It might seem like the pedantic project of an antiquarian, but when you think about what the rupture and loss of one person from your world, your personal world, leaving the earth means to you, you start to get a sense of that multiplied by thousands and thousands of people. You begin to think about the bows left unstrung, the traps untended, the corn and beans unplanted, the houses unmended, the children uncared for, this is a massive catastrophe for Indigenous people.

In a way I hope it’s a memorial wall that is in pages on a book, but that maybe we will begin to talk about it in a more public fashion through public memorials, maybe public days of commemoration and remembrance, the kinds of things that we do to remember other mass murders here in California, like the Holocaust and the Armenian Genocide.

Joshua Scheer:

Yeah, I want to ask you this because obviously we talked about in the beginning of the interview this idea of genocide, and this is something you studied for awhile. There’s been a long standing debate about what has happened to the Native’s genocide, but the debate, people will say, “No, it’s an ethnic cleansing.” As for me, I’m not as a history professor, so for me, it doesn’t really matter the words you use. It was a really brutal slaughtering of people that led to, as you talked about, this fracturing of a community and everything else as you mentioned in the book.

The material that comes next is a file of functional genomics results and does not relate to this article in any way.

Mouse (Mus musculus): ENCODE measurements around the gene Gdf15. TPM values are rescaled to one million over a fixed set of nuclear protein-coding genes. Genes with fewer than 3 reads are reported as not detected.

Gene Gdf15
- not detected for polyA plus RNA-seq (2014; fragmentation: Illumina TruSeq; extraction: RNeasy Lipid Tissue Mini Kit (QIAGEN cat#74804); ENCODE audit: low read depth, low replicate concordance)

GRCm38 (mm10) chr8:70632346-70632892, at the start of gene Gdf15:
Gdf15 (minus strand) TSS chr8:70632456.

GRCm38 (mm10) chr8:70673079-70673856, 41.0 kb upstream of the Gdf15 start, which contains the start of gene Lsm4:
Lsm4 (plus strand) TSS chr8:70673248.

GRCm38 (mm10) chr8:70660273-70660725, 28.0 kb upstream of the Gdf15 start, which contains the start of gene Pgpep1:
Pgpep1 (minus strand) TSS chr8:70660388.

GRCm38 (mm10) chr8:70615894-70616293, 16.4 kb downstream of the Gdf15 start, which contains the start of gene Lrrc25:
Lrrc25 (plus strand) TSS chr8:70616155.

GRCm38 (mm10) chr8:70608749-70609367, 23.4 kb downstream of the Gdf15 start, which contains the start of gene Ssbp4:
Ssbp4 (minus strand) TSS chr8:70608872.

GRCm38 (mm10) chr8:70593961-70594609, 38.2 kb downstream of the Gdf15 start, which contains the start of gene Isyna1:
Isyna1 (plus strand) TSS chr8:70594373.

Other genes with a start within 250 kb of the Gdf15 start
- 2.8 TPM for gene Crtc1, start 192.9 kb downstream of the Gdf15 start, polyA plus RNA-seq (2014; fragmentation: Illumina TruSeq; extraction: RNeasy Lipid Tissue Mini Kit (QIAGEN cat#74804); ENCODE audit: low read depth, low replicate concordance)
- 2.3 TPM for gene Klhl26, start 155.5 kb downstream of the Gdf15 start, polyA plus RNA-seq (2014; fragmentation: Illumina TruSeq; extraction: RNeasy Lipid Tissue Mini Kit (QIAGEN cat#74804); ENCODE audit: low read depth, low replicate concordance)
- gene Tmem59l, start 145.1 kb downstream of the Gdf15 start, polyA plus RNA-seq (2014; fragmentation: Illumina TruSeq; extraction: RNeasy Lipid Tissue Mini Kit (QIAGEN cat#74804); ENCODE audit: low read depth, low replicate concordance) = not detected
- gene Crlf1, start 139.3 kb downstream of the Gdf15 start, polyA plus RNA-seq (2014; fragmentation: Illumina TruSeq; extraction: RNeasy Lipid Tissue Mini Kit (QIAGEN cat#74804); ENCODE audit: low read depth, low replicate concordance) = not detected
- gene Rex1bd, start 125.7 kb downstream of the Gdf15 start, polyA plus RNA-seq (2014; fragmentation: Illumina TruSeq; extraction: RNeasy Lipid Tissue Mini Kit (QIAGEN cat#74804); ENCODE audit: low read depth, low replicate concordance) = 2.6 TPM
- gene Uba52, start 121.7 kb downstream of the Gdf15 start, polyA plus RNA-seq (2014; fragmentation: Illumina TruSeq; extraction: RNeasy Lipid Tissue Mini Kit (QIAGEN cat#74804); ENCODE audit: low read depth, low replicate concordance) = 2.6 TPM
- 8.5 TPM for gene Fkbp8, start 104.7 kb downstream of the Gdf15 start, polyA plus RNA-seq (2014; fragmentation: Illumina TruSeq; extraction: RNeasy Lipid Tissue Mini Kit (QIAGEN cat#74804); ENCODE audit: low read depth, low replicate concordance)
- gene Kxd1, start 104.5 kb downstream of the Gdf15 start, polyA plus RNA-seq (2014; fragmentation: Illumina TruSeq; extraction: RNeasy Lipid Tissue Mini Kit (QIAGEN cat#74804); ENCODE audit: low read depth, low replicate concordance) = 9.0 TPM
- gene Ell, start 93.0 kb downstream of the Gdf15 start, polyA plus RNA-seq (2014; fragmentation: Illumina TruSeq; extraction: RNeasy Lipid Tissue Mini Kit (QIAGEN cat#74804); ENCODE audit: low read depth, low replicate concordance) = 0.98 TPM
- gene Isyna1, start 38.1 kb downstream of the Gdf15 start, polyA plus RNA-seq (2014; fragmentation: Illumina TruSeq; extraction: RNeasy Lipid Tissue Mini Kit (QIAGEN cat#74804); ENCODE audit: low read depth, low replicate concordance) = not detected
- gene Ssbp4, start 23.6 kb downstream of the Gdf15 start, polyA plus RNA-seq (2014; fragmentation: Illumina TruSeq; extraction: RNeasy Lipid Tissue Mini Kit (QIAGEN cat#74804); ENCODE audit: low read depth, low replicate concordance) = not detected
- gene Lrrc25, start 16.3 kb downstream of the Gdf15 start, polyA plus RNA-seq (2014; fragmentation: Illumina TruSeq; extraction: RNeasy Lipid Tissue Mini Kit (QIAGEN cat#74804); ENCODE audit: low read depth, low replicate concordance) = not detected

How do you talk about that because I know that people … The genocide, to talk about genocide, what is a genocide? With the critics who will say, “Oh, no. This isn’t a genocide. It’s an ethnic cleansing.” Do we care about those distinctions?

Benjamin Madley:

Right.

Joshua Scheer:

Well, both things are terrible, so why do we have a debate?

Benjamin Madley:

They’re two very different terms. Genocide is a [geritical 00:06:30] term. It’s enshrined in the 1948 United Nations Convention on the prevention and punishment of the crime of genocide. One of those rare moments in the history of the United Nations when something was passed, not only unanimously, but without a single abstention. This is an international law. It’s recognized by most nations of the world, and it also has a growing body of case law that supports it. Even right now, there’s trials ongoing on the extraordinary chambers of the courts of Cambodia. In Penang Penh, there’s a genocide trial happening right now sponsored by the United Nations.

Ethnic cleansing by contrast is really a euphemism for the forced removal of a people from a particular location, so genocide is quite different. It’s a law, an international legal treaty, and a specified crime. When I talk about genocide in this book, I’m using that 1948 United Nations genocide convention, and I think it’s no exaggeration to say what happened in California between 1846 and 1873 was indeed a case of genocide.